Milestone-Proposal:Bipolar, CMOS and DMOS super integrated technology
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To the proposer’s knowledge, is this achievement subject to litigation? No
Is the achievement you are proposing more than 25 years old? Yes
Is the achievement you are proposing within IEEE’s designated fields as defined by IEEE Bylaw I-104.11, namely: Engineering, Computer Sciences and Information Technology, Physical Sciences, Biological and Medical Sciences, Mathematics, Technical Communications, Education, Management, and Law and Policy. Yes
Did the achievement provide a meaningful benefit for humanity? Yes
Was it of at least regional importance? Yes
Has an IEEE Organizational Unit agreed to pay for the milestone plaque(s)? Yes
Has an IEEE Organizational Unit agreed to arrange the dedication ceremony? Yes
Has the IEEE Section in which the milestone is located agreed to take responsibility for the plaque after it is dedicated? Yes
Has the owner of the site agreed to have it designated as an IEEE Milestone? Yes
Year or range of years in which the achievement occurred:
Title of the proposed milestone:
Bipolar, CMOS and DMOS super integrated technology
Plaque citation summarizing the achievement and its significance:
STMicroelectronics demonstrated the super integrated BCD technology by harmonizing different technology processes and discrete component in a cost effective, robust technology platform enabling mass production. The technology has created a deep impact on the market by providing lost cost devices, therefore generating aggregated revenues of several 10s B$ since 80’ till these days. This technology, based on visionary intuitions of SGS R&D group, is still inspiring new advancements in term of technology and products for the market of next decades. The quality, robustness, reliability, yields and strong manufacturing convinced other electronic companies to join the rising BCD industry opening a wide range of applications , including sensing and actuation nodes in Cyber-physical System and IoT. This technology enables a broad variety of applications with a significant impact on social and economic developments as well as on people’s lives.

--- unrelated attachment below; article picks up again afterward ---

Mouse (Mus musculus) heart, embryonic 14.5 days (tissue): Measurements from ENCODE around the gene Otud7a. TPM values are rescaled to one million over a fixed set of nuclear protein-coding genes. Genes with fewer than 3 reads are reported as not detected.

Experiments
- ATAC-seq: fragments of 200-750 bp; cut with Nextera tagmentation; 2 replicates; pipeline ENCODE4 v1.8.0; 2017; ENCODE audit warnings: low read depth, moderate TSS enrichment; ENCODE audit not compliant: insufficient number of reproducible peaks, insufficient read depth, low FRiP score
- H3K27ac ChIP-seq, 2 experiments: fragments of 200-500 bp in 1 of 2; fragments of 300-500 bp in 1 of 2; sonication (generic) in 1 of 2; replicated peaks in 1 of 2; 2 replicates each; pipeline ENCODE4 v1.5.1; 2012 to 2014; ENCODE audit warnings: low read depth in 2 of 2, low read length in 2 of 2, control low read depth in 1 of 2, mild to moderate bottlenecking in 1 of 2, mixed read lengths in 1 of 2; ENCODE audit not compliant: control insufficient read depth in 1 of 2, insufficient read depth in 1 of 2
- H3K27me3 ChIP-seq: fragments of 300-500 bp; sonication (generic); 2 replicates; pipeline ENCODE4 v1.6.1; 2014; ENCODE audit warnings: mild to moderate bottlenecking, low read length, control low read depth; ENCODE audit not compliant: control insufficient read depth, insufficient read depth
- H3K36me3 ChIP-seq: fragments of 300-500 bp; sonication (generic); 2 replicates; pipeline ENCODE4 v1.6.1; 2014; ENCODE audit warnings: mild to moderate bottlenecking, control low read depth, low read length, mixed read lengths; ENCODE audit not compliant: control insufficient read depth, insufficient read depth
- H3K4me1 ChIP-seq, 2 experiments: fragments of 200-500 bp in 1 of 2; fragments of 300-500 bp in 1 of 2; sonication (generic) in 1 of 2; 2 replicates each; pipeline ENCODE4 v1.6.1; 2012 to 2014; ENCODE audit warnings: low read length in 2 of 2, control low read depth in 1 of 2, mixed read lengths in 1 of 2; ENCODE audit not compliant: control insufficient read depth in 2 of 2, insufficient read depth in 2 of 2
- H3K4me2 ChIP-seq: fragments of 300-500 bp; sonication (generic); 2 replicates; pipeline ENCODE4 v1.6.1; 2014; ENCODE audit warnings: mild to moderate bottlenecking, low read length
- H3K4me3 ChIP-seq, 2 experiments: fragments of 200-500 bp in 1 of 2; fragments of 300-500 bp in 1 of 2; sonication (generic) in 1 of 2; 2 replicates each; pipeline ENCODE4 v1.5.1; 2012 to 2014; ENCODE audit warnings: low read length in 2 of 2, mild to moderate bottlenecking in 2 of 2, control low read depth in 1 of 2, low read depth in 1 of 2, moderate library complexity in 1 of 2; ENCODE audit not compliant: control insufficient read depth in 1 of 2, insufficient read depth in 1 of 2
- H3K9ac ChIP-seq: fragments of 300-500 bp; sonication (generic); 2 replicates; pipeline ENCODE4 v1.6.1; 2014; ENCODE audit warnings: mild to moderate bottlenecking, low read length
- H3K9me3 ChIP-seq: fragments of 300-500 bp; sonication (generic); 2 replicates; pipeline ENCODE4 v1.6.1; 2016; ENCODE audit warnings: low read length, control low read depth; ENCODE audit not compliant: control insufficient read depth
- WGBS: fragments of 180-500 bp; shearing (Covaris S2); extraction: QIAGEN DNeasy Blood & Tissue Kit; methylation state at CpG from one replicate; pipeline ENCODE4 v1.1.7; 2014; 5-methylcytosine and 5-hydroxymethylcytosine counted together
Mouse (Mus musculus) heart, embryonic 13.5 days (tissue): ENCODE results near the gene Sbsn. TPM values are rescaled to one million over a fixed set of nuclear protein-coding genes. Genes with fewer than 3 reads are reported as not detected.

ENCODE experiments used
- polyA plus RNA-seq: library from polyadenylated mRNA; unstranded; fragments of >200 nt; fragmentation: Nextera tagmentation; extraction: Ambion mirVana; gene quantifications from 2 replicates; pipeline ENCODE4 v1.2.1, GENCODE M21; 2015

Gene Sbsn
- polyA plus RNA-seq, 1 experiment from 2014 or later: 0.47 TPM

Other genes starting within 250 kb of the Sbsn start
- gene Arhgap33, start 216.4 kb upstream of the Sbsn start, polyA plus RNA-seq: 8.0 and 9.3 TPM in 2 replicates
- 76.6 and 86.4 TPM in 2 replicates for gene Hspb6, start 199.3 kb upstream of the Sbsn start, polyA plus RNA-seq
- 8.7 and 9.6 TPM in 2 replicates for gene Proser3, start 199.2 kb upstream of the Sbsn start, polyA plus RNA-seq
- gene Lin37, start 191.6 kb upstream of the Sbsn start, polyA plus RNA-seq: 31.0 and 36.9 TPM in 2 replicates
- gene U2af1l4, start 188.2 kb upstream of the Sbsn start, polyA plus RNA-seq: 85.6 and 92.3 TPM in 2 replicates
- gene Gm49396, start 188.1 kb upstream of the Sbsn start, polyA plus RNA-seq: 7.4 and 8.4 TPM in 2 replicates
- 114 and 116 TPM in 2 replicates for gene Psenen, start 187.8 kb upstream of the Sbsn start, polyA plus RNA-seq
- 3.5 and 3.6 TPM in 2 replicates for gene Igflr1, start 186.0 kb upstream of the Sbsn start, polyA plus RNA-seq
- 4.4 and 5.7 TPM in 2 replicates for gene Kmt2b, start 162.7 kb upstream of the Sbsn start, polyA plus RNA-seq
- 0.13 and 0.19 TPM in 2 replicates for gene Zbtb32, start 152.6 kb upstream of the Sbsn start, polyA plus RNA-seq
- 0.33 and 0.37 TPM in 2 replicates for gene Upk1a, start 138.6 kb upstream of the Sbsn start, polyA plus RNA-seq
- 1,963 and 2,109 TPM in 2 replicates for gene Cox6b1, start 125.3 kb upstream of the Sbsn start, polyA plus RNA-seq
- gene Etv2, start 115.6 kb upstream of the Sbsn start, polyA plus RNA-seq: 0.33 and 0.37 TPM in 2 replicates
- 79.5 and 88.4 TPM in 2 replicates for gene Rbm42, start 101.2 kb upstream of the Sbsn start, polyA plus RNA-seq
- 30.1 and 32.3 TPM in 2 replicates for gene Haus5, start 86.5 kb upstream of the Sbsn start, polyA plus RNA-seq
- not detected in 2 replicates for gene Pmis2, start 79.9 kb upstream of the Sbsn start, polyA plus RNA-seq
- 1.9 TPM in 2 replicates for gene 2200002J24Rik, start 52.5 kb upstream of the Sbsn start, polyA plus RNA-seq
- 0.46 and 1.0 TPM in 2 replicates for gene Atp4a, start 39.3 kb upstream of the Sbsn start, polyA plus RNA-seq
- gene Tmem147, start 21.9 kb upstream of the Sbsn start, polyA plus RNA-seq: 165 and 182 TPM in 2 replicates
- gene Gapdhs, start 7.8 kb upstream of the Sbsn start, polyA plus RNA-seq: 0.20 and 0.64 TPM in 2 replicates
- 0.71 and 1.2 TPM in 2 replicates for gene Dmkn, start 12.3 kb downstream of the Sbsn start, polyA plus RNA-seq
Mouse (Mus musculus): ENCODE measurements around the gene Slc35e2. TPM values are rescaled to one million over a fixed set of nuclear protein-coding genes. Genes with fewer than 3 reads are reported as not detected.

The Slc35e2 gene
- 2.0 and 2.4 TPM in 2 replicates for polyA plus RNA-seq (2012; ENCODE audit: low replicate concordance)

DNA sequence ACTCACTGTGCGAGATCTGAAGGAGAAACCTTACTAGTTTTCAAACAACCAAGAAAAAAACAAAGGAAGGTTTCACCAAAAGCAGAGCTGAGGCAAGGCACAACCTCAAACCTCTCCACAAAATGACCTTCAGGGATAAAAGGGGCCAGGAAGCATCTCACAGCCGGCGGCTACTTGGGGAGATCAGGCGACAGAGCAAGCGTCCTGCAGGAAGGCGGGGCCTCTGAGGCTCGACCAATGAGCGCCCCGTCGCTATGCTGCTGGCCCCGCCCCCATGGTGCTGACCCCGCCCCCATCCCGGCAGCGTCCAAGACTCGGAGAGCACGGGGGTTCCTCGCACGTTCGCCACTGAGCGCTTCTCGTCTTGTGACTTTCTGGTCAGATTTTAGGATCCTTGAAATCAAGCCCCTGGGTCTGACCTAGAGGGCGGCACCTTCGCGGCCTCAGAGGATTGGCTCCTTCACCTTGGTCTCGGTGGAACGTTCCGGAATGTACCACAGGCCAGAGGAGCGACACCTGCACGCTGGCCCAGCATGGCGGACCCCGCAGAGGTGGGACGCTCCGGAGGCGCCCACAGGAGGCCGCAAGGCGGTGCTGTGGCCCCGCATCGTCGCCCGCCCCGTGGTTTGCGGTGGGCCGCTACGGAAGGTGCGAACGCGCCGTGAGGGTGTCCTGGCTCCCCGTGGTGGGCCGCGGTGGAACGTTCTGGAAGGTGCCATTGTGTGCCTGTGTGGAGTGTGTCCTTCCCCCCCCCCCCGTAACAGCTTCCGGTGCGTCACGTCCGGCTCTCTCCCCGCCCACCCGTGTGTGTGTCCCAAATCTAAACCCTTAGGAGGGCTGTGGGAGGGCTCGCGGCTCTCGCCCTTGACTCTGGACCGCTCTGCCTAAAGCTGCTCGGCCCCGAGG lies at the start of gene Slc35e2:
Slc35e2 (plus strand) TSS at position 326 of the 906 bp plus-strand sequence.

In what IEEE section(s) does it reside?
IEEE Italy Section
IEEE Organizational Unit(s) which have agreed to sponsor the Milestone:
IEEE Organizational Unit(s) paying for milestone plaque(s):
IEEE Organizational Unit(s) arranging the dedication ceremony:
IEEE section(s) monitoring the plaque(s):
Please note: your email address and contact information will be masked on the website for privacy reasons. Only IEEE History Center Staff will be able to view the email address.
Street address(es) and GPS coordinates of the intended milestone plaque site(s):
Describe briefly the intended site(s) of the milestone plaque(s). The intended site(s) must have a direct connection with the achievement (e.g. where developed, invented, tested, demonstrated, installed, or operated, etc.). A museum where a device or example of the technology is displayed, or the university where the inventor studied, are not, in themselves, sufficient connection for a milestone plaque.
Please give the address(es) of the plaque site(s) (GPS coordinates if you have them). Also please give the details of the mounting, i.e. on the outside of the building, in the ground floor entrance hall, on a plinth on the grounds, etc. If visitors to the plaque site will need to go through security, or make an appointment, please give the contact information visitors will need. It's the main site for STMicroelectronics Italy where CEO has got the office